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Her Fearful Symmetry Hardcover – Oct 6 2009


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Product Details

  • Hardcover: 416 pages
  • Publisher: Knopf Canada; American First edition (Oct. 6 2009)
  • Language: English
  • ISBN-10: 0307397459
  • ISBN-13: 978-0307397454
  • Product Dimensions: 3.8 x 16.5 x 23.5 cm
  • Shipping Weight: 635 g
  • Average Customer Review: 2.7 out of 5 stars  See all reviews (26 customer reviews)
  • Amazon Bestsellers Rank: #265,221 in Books (See Top 100 in Books)

Product Description

Review

NATIONAL BESTSELLER

"An engrossing read by someone who really knows how to keep a story rolling. . . . she makes us really care about her characters, but it’s her storytelling chops that make Her Fearful Symmetry a winner."
NOW (Toronto)

"[An] awesomely good read."
Chatelaine

"Quirkily observed and rich on every level: plot, character, mood and theme. . . . She conjures a memorable world, and grants most of her characters happy endings, though perhaps not the ones they would have asked for."
The Globe and Mail

"Entertaining. . . . The reader is pleasantly carried along by the author’s ability to create credible characters and her instinctive narrative gifts. . . . The most powerful parts of Her Fearful Symmetry . . . deal not with paranormal events but with the ordinary pleasures and frustrations of life."
The New York Times

"Niffenegger deftly creates and maintains suspense. . . . Niffenegger has created a startling cast of characters whose eccentricities make them both more memorable and more believable."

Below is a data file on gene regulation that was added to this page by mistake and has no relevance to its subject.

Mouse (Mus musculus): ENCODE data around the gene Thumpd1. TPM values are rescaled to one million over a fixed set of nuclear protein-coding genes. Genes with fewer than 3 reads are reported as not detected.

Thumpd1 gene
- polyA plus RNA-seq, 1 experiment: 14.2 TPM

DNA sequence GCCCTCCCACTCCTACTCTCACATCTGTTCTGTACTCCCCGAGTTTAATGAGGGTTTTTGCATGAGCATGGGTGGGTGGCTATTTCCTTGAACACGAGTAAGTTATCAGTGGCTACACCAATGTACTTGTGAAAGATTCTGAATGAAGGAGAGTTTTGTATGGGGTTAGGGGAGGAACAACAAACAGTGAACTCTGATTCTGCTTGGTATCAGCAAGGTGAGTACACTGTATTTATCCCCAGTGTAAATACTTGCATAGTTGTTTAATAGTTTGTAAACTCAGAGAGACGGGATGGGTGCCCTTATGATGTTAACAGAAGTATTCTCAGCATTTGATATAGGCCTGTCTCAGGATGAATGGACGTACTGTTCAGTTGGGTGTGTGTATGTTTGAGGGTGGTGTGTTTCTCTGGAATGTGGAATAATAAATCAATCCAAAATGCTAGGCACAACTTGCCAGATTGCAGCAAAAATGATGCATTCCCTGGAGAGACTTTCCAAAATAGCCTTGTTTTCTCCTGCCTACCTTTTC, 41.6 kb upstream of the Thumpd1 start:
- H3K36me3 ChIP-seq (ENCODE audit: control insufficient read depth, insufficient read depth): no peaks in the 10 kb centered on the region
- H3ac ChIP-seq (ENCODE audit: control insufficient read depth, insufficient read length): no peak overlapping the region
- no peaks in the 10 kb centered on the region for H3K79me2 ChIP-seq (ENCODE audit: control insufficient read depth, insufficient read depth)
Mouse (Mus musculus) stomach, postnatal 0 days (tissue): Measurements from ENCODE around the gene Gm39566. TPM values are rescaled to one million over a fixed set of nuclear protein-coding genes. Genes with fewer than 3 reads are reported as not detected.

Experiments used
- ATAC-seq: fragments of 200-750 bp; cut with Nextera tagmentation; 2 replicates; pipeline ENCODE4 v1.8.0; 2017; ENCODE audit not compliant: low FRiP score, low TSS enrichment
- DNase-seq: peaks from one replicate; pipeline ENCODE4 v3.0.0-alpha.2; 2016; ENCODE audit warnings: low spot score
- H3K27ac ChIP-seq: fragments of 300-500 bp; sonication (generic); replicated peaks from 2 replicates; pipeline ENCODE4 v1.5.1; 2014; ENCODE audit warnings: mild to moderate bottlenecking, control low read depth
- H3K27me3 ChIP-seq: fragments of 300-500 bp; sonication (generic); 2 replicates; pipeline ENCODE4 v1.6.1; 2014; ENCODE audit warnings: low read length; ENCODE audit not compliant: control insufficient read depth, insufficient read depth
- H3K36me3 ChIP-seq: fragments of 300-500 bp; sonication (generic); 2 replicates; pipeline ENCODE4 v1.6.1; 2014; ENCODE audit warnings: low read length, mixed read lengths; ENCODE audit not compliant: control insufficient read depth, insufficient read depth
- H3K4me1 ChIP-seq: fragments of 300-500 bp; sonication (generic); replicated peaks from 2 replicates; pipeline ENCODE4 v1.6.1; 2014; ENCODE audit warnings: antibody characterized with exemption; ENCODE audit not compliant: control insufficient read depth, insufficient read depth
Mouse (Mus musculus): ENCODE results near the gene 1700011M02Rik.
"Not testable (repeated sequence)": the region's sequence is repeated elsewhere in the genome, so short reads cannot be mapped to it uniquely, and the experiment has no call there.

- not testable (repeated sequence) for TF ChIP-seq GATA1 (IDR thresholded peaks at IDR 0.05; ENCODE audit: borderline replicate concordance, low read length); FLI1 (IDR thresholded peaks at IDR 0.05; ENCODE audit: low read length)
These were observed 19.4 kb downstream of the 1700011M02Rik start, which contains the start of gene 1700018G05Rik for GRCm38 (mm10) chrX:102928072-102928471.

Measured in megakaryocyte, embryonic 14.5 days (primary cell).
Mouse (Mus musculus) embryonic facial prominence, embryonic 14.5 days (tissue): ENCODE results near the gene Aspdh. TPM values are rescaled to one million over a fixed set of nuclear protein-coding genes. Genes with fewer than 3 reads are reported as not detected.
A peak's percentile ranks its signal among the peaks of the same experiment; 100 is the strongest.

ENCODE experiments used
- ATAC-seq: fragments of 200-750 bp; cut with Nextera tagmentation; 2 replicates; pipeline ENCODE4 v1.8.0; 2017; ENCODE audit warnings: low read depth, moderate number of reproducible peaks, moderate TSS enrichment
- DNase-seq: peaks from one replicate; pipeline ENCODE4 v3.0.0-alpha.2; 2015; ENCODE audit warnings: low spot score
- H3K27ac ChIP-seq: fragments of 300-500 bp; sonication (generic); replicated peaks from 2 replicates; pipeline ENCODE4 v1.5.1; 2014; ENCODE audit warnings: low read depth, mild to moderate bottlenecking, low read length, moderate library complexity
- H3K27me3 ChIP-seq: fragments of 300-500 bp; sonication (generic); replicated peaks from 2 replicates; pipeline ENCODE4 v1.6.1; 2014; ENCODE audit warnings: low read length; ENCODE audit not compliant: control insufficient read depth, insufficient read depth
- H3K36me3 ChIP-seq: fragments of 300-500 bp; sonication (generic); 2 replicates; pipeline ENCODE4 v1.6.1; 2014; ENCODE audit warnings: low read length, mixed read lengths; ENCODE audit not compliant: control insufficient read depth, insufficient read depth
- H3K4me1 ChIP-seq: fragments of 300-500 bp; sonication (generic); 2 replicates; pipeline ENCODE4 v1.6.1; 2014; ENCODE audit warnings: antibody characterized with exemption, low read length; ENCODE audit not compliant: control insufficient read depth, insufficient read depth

The Gazette

"A modern Victorian novel revolving around a London cemetery, ghostly hauntings and a well-kept secret. . . . A bewitching modern-gothic tale that is at once unsettling and intriguing."
Chicago Sun-Times

"Talk about time travel: The novel blends the history of London’s famed Highgate Cemetery, the remarkable phenomena of mirror-image twins and the question of life after death into a ghost story that feels as if it could have been written a century ago."
National Post

"Odd and disturbing but intensely mesmerizing and memorable. . . . Niffenegger spins such a riveting story — just like she did in The Time Traveler’s Wife — that suspending disbelief is a pleasure. . . . Niffenegger’s writing is bewitching. . . . Niffenegger delivers with great skill a chilling and haunting story."
The Miami Herald

"Vivid prose. . . . Perverse fun. . . . The occult-loving Victorians would have been captivated. Her Fearful Symmetry begins slowly, but it ends with a shiver."
Toronto Star

"Filled with originality and beauty, along with a touch of creepiness. . . . Niffenegger has managed it again, producing another book that is immensely readable, strikingly original and — forgive the pun — simply haunting. It’s a delightful read and well crafted."
The Record (Kitchener-Waterloo)

"Stylish, easy to read and . . . a dark delicious plot which has several neat twists. . . . Clever in its deviousness."
The Scotsman

"Niffenegger creates . . . marvelous scenes of muted sadness and smothered affection. . . . A disorienting shift into the dark logic of fairy tales. But keep the children away and dust off the Ouija board; you’re about to make contact with something deliciously creepy."
The Washington Post

About the Author

Audrey Niffenegger was born in 1963 in the idyllic hamlet of South Haven, Michigan. Her family moved to Evanston, Illinois when she was little; she has lived in or near Chicago for most of her life.

She began making prints in 1978 under the tutelage of William Wimmer. Miss Niffenegger trained as a visual artist at the School of the Art Institute of Chicago, and received her MFA from Northwestern University's Department of Art Theory and Practice in 1991. She has exhibited her artist's books, prints, paintings, drawings and comics at Printworks Gallery in Chicago since 1987.